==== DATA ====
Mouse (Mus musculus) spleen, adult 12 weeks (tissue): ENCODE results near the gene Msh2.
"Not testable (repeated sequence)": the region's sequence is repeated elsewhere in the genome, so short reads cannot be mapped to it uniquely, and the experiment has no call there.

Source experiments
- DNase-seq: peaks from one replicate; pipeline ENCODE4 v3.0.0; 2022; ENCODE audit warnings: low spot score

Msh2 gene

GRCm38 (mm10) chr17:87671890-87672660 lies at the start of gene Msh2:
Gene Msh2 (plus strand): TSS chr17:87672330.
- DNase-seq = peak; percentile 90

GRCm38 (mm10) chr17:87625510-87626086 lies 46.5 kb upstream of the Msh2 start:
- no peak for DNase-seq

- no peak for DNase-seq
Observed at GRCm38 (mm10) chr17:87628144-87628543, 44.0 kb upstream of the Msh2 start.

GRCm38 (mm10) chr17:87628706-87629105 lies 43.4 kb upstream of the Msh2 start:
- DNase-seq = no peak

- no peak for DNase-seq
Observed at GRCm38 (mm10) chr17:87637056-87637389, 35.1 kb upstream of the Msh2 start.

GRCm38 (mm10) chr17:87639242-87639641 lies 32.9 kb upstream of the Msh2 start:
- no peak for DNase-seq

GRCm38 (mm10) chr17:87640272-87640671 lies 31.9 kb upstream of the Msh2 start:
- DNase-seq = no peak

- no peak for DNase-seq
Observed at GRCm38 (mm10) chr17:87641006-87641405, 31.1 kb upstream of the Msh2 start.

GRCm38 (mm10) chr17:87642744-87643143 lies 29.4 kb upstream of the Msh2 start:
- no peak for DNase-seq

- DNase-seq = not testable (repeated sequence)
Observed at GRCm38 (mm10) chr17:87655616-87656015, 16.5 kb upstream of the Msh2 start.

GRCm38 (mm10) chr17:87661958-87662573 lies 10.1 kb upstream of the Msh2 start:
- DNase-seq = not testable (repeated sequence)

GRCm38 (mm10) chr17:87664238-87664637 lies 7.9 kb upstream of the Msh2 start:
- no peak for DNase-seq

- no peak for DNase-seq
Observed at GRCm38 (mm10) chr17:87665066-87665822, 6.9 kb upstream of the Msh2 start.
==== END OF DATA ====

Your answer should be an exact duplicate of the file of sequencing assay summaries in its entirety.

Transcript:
Mouse (Mus musculus) spleen, adult 12 weeks (tissue): ENCODE results near the gene Msh2.
"Not testable (repeated sequence)": the region's sequence is repeated elsewhere in the genome, so short reads cannot be mapped to it uniquely, and the experiment has no call there.

Source experiments
- DNase-seq: peaks from one replicate; pipeline ENCODE4 v3.0.0; 2022; ENCODE audit warnings: low spot score

Msh2 gene

GRCm38 (mm10) chr17:87671890-87672660 lies at the start of gene Msh2:
Gene Msh2 (plus strand): TSS chr17:87672330.
- DNase-seq = peak; percentile 90

GRCm38 (mm10) chr17:87625510-87626086 lies 46.5 kb upstream of the Msh2 start:
- no peak for DNase-seq

- no peak for DNase-seq
Observed at GRCm38 (mm10) chr17:87628144-87628543, 44.0 kb upstream of the Msh2 start.

GRCm38 (mm10) chr17:87628706-87629105 lies 43.4 kb upstream of the Msh2 start:
- DNase-seq = no peak

- no peak for DNase-seq
Observed at GRCm38 (mm10) chr17:87637056-87637389, 35.1 kb upstream of the Msh2 start.

GRCm38 (mm10) chr17:87639242-87639641 lies 32.9 kb upstream of the Msh2 start:
- no peak for DNase-seq

GRCm38 (mm10) chr17:87640272-87640671 lies 31.9 kb upstream of the Msh2 start:
- DNase-seq = no peak

- no peak for DNase-seq
Observed at GRCm38 (mm10) chr17:87641006-87641405, 31.1 kb upstream of the Msh2 start.

GRCm38 (mm10) chr17:87642744-87643143 lies 29.4 kb upstream of the Msh2 start:
- no peak for DNase-seq

- DNase-seq = not testable (repeated sequence)
Observed at GRCm38 (mm10) chr17:87655616-87656015, 16.5 kb upstream of the Msh2 start.

GRCm38 (mm10) chr17:87661958-87662573 lies 10.1 kb upstream of the Msh2 start:
- DNase-seq = not testable (repeated sequence)

GRCm38 (mm10) chr17:87664238-87664637 lies 7.9 kb upstream of the Msh2 start:
- no peak for DNase-seq

- no peak for DNase-seq
Observed at GRCm38 (mm10) chr17:87665066-87665822, 6.9 kb upstream of the Msh2 start.